M Train: While not as powerful as her autobiography Just Kids, this collection of Patti Smith essays follows Patti Smith as she visits as series of coffee houses around the world. It reads as a series of journal entries, which I find appealing. (4/5 stars.)

When the Pipirite Sings: This English translation of poems by Haitian writer and doctor Jean Métellus. The poems use powerful and at times vivid language to deal with themes ranging from colonial oppression to Haitian spiritual and cultural identity. But make no mistake, these poems have a high specific gravity and can be slow to get through. (3/5 stars.) Read full review

Elevation: As a Stephen King fan I found little to be excited about in this very short and thinly plotted story about a man dealing with extreme weight loss while trying to make peace with a lesbian couple living next door. Surprisingly this novella won the 2018 Goodreads Choice Awards for horror. It’s especially surprising because this is not a horror book. (3/5 stars.)

Review: When the Pipirite Sings

When the Pipirite Sings presents the collected poems of Haitian poet and doctor Jean Métellus, who wrote primarily in French. The collection most notably includes the first English translation of his signature work by the same title.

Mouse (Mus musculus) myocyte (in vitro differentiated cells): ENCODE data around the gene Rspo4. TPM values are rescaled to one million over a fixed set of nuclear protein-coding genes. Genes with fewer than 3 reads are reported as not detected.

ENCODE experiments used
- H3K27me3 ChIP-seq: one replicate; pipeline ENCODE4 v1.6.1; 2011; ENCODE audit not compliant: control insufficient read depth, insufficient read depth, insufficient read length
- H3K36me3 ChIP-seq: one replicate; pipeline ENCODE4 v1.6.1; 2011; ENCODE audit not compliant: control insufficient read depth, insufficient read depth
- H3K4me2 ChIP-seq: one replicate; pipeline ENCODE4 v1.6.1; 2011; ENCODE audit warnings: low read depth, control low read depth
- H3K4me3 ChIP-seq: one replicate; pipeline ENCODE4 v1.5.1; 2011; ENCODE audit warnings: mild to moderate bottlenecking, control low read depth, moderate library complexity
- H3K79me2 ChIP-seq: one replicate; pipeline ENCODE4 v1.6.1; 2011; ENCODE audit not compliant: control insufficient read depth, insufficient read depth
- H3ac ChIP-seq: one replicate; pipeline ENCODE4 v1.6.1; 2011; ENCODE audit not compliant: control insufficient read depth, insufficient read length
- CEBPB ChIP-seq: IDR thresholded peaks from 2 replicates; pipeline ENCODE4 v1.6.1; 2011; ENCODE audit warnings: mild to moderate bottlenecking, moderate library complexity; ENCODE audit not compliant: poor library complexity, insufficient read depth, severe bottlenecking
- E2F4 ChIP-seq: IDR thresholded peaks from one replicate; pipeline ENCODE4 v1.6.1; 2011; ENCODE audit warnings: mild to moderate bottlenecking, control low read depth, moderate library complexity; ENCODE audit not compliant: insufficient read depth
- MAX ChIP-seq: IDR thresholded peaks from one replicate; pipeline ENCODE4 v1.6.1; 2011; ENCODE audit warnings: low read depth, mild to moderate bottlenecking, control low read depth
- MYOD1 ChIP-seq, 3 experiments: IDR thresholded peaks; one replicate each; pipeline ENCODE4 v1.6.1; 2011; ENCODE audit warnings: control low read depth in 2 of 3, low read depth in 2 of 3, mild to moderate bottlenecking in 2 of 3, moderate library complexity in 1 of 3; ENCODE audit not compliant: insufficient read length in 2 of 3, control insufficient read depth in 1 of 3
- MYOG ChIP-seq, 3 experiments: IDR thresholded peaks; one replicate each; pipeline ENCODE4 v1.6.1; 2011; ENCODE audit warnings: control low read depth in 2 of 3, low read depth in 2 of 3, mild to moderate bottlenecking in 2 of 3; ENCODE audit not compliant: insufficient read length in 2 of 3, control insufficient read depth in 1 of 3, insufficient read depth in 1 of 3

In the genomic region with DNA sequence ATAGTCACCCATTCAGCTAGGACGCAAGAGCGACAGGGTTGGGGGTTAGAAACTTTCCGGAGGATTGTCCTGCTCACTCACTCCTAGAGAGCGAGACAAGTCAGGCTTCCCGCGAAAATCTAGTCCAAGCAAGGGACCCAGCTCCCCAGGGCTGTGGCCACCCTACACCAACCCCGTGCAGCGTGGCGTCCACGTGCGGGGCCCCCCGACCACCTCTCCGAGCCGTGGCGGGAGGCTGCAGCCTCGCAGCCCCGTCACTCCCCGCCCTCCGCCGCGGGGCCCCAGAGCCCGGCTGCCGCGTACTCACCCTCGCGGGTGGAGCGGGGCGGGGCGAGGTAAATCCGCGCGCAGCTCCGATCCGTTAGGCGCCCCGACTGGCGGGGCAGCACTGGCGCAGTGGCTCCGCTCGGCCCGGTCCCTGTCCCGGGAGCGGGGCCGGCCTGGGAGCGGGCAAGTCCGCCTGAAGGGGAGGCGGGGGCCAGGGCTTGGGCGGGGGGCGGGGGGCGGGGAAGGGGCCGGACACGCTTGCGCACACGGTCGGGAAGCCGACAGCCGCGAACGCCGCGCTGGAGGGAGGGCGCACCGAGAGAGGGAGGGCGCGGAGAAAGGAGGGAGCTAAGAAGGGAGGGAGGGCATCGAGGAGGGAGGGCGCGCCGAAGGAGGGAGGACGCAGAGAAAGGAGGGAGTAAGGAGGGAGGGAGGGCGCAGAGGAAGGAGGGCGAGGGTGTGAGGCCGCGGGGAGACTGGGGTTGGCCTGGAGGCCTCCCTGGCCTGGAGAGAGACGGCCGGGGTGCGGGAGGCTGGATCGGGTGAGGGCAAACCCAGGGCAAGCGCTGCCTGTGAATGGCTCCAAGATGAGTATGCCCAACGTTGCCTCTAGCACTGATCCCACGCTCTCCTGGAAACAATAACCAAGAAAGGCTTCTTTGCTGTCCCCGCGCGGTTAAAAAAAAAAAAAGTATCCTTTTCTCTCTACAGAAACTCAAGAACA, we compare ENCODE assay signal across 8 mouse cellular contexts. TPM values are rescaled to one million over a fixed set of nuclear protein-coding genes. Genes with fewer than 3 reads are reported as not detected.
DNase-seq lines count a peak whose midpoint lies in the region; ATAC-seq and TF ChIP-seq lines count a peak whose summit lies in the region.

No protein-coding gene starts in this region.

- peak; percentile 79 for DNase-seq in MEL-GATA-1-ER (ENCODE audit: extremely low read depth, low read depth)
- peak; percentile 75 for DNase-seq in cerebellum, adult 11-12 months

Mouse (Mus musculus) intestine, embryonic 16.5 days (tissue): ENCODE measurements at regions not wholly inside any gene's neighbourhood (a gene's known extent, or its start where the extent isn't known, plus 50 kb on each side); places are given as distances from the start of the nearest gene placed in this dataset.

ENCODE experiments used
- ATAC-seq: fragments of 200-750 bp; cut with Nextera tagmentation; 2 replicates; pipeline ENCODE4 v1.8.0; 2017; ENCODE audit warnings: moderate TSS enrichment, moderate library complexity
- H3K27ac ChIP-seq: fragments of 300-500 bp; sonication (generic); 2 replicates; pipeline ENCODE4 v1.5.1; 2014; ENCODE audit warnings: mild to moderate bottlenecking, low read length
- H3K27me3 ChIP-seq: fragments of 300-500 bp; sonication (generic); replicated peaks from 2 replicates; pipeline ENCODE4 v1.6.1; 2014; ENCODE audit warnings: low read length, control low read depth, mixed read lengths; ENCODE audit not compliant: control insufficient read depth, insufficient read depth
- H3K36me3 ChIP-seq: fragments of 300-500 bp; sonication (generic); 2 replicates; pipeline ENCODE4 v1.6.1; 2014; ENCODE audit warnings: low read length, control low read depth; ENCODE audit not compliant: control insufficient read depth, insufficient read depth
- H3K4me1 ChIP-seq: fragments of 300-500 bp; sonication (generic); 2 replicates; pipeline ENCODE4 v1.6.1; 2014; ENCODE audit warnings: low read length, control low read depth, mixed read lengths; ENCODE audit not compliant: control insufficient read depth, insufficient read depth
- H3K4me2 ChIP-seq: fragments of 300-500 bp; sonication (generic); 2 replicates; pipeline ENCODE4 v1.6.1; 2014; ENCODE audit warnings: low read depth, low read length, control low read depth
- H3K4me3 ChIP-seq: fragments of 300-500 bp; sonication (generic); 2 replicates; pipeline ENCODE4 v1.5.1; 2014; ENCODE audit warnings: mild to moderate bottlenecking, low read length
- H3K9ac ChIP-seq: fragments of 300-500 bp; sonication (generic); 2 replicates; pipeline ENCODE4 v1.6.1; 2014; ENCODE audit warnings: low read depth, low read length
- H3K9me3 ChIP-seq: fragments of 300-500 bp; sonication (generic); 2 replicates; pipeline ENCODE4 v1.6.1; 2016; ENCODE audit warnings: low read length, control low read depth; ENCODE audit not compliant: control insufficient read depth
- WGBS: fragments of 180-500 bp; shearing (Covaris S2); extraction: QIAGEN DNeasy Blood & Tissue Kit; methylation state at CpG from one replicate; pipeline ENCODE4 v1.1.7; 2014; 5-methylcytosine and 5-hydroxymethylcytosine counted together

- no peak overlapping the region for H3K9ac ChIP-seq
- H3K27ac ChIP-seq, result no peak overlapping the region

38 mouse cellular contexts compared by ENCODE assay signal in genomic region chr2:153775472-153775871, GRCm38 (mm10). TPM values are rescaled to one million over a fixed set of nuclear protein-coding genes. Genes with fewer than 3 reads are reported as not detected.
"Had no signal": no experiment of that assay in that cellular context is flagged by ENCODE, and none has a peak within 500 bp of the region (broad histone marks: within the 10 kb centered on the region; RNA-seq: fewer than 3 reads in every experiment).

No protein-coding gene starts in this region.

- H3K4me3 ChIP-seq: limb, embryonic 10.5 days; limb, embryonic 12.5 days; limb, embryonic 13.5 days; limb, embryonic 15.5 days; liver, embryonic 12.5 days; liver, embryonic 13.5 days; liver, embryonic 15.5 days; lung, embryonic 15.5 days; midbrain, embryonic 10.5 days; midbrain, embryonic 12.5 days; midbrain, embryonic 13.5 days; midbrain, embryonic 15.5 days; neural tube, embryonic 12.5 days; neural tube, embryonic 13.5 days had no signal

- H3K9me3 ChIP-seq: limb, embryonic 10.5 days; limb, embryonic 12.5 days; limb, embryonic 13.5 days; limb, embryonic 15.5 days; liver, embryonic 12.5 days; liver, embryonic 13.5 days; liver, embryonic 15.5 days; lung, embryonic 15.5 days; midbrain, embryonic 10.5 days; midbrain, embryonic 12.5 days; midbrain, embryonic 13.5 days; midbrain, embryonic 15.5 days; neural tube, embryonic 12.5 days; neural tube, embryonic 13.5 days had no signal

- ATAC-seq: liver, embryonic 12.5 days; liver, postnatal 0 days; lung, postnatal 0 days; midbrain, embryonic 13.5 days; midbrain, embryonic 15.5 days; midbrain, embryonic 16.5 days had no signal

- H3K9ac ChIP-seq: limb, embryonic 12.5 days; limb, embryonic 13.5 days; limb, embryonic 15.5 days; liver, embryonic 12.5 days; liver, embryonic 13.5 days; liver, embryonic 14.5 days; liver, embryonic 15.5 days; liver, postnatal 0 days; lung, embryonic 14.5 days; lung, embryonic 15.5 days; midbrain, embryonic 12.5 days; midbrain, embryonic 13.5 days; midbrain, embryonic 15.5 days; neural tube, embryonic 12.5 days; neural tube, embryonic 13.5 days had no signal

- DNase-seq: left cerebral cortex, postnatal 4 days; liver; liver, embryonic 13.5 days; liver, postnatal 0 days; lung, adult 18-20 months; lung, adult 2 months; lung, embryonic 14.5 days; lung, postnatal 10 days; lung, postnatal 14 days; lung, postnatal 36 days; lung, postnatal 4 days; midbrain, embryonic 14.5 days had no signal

Métellus tackles many powerful subjects, from colonial oppression to Haitian spiritual and cultural identity. He uses powerful and at times vivid language to deal with these themes. But make no mistake, the poems in When the Pipirite Sings (digital galley, Northwestern University Press) have a high specific gravity and can be slow to get through.

It’s good to see literary translations from Caribbean countries being published in English. As close neighbors — and the destination of many a vacationer — it’s important that these books be made available so that U.S. readers can better understand the cultural history of the region.